Federal antitrust agencies cleared a path Thursday for a $576.4-million bailout of Atlanta-based Turner Broadcasting System by a group of cable television companies. But the company said last-minute changes in the deal will hold up completion until next Wednesday.
Both the Federal Trade Commission and the Justice Department finished an expedited review of the transaction, under which cable operators are to get a 37% stake and a major voice in future financial decisions of Turner Broadcasting.
The company blamed the delay on "recent changes in agreements among certain of the investors." A Turner official later identified them as Time Inc. and Tele-Communications Inc. They are the two largest purchasers, and together they will hold more than two-thirds of the cable group's equity in Turner.
The company said all investors must approve the changes. Subject to this, Turner said, the investors have reconfirmed their commitments and consented to delay closing to June 3 but not later than June 10.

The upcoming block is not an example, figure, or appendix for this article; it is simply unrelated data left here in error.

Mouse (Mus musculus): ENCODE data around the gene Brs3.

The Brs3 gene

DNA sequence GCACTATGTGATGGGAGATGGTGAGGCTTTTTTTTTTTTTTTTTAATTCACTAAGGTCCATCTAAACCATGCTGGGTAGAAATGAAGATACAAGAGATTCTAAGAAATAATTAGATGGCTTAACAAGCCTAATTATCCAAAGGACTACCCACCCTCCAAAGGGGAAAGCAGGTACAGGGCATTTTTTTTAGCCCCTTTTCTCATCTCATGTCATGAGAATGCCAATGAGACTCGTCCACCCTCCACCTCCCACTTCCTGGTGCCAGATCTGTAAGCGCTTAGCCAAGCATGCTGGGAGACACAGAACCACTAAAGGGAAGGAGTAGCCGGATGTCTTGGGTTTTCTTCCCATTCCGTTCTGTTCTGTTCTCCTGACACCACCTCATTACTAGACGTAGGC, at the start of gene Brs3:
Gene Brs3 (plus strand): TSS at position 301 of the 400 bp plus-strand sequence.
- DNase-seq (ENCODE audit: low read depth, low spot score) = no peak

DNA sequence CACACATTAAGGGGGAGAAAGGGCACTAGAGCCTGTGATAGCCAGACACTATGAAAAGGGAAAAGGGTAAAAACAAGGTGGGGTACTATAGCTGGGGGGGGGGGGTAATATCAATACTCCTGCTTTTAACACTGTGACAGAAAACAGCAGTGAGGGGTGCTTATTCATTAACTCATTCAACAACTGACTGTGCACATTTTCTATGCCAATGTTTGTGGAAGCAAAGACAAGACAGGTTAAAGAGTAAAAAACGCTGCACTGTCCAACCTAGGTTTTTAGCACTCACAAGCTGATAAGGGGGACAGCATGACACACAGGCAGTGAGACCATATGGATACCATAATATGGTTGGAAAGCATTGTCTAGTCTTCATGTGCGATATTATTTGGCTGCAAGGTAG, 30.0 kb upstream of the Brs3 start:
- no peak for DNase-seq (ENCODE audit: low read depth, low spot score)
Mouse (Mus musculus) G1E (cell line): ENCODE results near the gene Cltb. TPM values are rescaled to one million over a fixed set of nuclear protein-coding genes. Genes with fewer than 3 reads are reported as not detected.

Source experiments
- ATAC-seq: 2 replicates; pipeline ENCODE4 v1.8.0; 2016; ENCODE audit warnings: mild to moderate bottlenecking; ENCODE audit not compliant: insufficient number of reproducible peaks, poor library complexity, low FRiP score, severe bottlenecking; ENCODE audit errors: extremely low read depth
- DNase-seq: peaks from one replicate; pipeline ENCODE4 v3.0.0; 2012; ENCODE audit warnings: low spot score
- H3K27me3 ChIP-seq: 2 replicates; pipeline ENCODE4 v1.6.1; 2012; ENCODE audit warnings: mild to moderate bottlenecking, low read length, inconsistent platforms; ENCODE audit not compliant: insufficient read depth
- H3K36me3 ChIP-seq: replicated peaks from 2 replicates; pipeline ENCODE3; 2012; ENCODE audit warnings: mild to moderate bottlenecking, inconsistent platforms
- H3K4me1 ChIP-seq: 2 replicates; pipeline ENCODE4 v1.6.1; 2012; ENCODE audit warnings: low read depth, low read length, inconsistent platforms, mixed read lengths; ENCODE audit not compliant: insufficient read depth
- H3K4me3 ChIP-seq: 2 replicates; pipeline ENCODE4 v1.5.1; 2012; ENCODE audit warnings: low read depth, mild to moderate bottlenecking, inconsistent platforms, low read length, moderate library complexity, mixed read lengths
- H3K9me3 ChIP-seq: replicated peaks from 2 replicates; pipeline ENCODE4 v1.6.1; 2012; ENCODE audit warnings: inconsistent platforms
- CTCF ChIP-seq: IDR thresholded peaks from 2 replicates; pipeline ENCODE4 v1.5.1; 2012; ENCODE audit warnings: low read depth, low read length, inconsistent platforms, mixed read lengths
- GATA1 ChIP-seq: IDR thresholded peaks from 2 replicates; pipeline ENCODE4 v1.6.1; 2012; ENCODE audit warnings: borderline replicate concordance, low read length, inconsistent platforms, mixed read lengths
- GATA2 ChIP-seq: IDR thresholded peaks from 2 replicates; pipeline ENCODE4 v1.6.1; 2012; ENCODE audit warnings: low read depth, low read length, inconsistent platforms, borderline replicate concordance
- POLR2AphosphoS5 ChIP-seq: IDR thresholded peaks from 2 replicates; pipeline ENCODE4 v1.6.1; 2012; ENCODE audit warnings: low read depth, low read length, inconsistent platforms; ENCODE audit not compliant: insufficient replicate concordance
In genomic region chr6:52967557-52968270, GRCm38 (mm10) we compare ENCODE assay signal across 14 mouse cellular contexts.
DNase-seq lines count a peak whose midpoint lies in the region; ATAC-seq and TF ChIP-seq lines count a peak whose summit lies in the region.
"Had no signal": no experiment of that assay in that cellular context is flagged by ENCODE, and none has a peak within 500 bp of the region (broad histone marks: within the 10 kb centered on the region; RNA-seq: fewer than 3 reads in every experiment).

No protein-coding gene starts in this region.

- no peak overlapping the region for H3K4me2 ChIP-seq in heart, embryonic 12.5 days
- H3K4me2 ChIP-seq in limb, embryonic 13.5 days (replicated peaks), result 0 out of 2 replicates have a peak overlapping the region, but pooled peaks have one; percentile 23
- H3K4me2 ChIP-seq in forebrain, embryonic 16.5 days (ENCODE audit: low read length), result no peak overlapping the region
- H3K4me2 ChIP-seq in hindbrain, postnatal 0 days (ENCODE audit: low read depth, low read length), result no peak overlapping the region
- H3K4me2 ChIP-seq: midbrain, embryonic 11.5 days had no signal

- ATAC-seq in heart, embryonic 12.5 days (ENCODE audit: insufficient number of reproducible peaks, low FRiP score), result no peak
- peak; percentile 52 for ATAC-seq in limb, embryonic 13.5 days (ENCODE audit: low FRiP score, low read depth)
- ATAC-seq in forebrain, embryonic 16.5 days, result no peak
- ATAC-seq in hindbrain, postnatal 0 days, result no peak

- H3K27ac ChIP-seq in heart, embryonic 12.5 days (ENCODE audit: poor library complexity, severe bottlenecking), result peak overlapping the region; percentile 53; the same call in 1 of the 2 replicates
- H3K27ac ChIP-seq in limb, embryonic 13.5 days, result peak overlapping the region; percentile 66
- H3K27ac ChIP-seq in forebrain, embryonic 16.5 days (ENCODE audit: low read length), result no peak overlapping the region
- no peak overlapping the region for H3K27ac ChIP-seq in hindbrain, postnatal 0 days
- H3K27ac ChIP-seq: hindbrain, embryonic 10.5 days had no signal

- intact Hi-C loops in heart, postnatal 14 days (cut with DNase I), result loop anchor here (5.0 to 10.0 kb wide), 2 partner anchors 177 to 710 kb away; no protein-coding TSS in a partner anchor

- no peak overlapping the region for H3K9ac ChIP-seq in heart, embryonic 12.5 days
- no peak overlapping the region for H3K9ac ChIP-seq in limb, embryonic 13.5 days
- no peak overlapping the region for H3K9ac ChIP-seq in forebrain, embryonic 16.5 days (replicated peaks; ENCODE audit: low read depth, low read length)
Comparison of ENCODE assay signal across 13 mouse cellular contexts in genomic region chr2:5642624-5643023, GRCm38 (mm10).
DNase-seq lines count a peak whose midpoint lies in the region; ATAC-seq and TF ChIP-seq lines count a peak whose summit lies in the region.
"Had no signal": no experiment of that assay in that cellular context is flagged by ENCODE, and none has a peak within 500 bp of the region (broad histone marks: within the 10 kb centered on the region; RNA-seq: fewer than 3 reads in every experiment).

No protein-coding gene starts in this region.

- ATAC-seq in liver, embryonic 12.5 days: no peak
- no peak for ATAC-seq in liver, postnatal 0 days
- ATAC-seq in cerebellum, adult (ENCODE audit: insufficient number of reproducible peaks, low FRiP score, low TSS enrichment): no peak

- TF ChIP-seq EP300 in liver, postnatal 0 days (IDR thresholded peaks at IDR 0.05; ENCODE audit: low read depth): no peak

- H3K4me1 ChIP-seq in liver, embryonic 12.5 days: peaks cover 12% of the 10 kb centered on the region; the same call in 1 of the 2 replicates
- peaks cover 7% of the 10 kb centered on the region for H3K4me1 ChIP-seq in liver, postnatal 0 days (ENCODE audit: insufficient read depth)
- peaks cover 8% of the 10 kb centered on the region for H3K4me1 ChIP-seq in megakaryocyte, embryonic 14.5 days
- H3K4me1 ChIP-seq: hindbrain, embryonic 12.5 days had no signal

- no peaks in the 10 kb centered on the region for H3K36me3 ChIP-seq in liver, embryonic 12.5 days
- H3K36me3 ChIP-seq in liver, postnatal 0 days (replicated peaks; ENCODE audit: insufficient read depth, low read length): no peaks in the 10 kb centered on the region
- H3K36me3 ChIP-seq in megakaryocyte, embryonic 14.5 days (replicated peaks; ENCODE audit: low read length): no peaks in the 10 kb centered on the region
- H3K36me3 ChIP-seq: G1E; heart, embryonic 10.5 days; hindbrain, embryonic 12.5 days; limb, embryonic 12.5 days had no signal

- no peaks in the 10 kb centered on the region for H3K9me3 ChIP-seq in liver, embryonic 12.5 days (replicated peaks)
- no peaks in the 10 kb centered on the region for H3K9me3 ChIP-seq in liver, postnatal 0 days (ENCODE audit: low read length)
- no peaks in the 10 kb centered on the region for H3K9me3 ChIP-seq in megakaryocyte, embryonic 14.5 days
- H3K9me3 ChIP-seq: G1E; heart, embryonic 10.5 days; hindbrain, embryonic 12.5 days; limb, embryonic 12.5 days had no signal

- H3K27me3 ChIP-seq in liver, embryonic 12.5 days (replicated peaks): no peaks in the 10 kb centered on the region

The company said it and the major investors (Time and Tele-Communications) "fully expect" that a sufficient number of consents will be obtained to permit the deal to close next Wednesday.
The company had hoped to close the deal by Monday, the deadline for it to redeem its Class A preferred stock or to begin paying out stock dividends to financier Kirk Kerkorian and other preferred stockholders.
William C. Bevins, Turner chief financial officer, said the company has decided "in the best interests" of both preferred and common stockholders not to declare the dividend pending the closing. At such time, Turner said, it intends to redeem the Class A stock together with unpaid dividends from March 25 to the redemption date.
Payment of the dividend in common stock before closing of the sale to the cable operators would have caused an indefinite delay in the closing, Bevins explained. The reason is that the resulting dilution in value of the company's stock would have required renegotiation with the cable operators.
If the deal is not closed by June 10, the company said, it intends to "immediately declare and pay" the June 1 scheduled dividend in common stock. Stock dividends would lower company founder Ted Turner's controlling interest in the company, at present 80%.
Times researcher Edith Stanley in Atlanta contributed to this story.